In the previous lessons, we explored the limitations of the paper-based to-do list as a scheduling system. We also saw how any digital scheduling tool outperforms traditional paper-based scheduling tools in almost every way imaginable.
In this lesson, we close off our discussion on scheduling tools.
Browse this lesson to learn more about scheduling tools and how to use them well.
Don’t forget to take the accompanying quiz at the end of the lesson.
In the previous lesson, we explored the limitations of the paper-based to-do list as a scheduling system. We also saw how any digital scheduling tool outperforms traditional paper-based scheduling tools in almost every way imaginable.
It is said though that tools are only as useful as our methods of using them. Simply adopting an online or digital scheduling tool won’t make you a shining example of efficiency. Let’s look at how to use online scheduling tools correctly, to maximise the digital advantage.
The following steps hold true, no matter which digital or online tool is used
1. Plot your MIT’s and Routine Work time in advance
Plot out your MIT time at least a day in advance. Remember to factor in your chronotype. Do your most important tasks when you’re at your intellectual and physical best. Next, put a start and an end time to each task. Similarly, factor in your routine work time slots too.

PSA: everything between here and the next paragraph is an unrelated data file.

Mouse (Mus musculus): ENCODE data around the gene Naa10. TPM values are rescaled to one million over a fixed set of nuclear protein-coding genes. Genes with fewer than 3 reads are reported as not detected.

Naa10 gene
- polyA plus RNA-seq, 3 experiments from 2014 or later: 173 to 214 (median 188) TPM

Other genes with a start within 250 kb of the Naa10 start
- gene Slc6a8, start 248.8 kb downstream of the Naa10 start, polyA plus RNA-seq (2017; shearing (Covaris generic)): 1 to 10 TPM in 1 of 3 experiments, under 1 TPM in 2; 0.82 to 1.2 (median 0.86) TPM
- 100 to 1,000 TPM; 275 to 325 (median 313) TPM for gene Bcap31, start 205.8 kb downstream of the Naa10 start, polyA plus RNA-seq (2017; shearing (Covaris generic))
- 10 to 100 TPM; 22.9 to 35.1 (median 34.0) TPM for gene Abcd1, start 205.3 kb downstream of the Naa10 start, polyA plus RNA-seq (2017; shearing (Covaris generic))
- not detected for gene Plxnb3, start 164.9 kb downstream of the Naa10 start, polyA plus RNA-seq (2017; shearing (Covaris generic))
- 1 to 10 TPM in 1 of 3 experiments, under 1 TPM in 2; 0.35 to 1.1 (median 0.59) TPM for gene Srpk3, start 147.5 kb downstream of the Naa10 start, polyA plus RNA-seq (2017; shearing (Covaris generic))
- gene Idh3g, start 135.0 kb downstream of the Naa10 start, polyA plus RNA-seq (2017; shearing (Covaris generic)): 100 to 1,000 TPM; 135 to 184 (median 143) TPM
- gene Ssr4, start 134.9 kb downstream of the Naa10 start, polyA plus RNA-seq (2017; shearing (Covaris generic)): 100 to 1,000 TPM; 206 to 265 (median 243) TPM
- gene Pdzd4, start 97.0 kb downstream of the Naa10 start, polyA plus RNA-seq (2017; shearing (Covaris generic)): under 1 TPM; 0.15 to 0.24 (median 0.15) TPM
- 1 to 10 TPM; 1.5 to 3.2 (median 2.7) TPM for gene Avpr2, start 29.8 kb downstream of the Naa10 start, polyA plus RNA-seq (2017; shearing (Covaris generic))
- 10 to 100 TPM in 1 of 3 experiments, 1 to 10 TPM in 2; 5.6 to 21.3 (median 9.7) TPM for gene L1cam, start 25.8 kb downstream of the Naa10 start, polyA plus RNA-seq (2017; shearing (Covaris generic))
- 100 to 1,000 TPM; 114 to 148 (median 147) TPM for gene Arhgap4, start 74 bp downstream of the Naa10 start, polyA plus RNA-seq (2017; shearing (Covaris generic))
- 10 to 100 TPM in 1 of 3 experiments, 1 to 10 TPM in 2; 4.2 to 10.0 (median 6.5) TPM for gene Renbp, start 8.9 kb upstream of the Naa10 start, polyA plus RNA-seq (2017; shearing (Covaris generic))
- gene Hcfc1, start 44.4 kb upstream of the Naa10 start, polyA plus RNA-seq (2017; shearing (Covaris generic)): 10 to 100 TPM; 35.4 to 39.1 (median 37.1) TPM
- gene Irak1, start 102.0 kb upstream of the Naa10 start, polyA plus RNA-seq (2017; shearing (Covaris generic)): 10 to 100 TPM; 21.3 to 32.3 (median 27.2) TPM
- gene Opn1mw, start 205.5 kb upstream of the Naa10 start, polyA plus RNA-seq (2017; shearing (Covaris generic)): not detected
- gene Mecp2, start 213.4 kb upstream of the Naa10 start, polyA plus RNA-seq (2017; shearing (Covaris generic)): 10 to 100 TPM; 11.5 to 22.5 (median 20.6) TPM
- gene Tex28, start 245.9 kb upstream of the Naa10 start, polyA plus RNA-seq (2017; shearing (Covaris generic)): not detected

2. Schedule in Breaks approximately every 90-minutes
Take care of your energy and glucose levels. Don’t forget to schedule in 15-20-minute breaks. More importantly, do take those breaks, even when it might be easier to skip them.
3. Set alerts and reminders
Set alerts/reminders about 5-10 minutes before the start of each activity slot (MIT, routine work or break), to give yourself time to transition between activities. It’s easy for a task to spill over into the next timeslot when you’re in the thick of things. And spillovers are costly – they generally come at the price of another MIT slot or your break time. As for routine work, as we said in a previous lesson, it has the potential to spill over into everything else and take away your entire day from you, if you don’t have a reminder in place prompting you to switch tasks.
4. Keep your supervisor informed
Ironically, the greatest potential threat to your schedule could also be your biggest ally when it comes to protecting it. We’re referring to your boss! Share your schedule with your supervisor a week, or at least a day in advance. Mention when you will be in the midst of MIT time. Request that they let you know in advance about things they need you to complete, and approach you with ad-hoc tasks later when you’re in your routine work interval.
Also, your supervisor will be in a better position to stand by you, if you ever have to refuse work from peers to protect your schedule. But your boss can only be your ally if they know in advance what your schedule is. Always keep your supervisor appraised of your schedule.
In the absence of these steps, even the most advanced online tool will become another to-do list that merely has moved from paper to a screen. Remember, smart is as smart does.
Digital scheduling tools are superior to traditional paper formats in almost every way. However, using online tools the right way is vital.
Specifically, make sure you:
1. Plot your MIT’s and Routine Work time in advance (at least a day prior)
2. Schedule in breaks every 90 mins or so – and take them diligently
3. Set alerts and reminders to prevent task spillovers
4. Keep your supervisor informed, especially of your MITs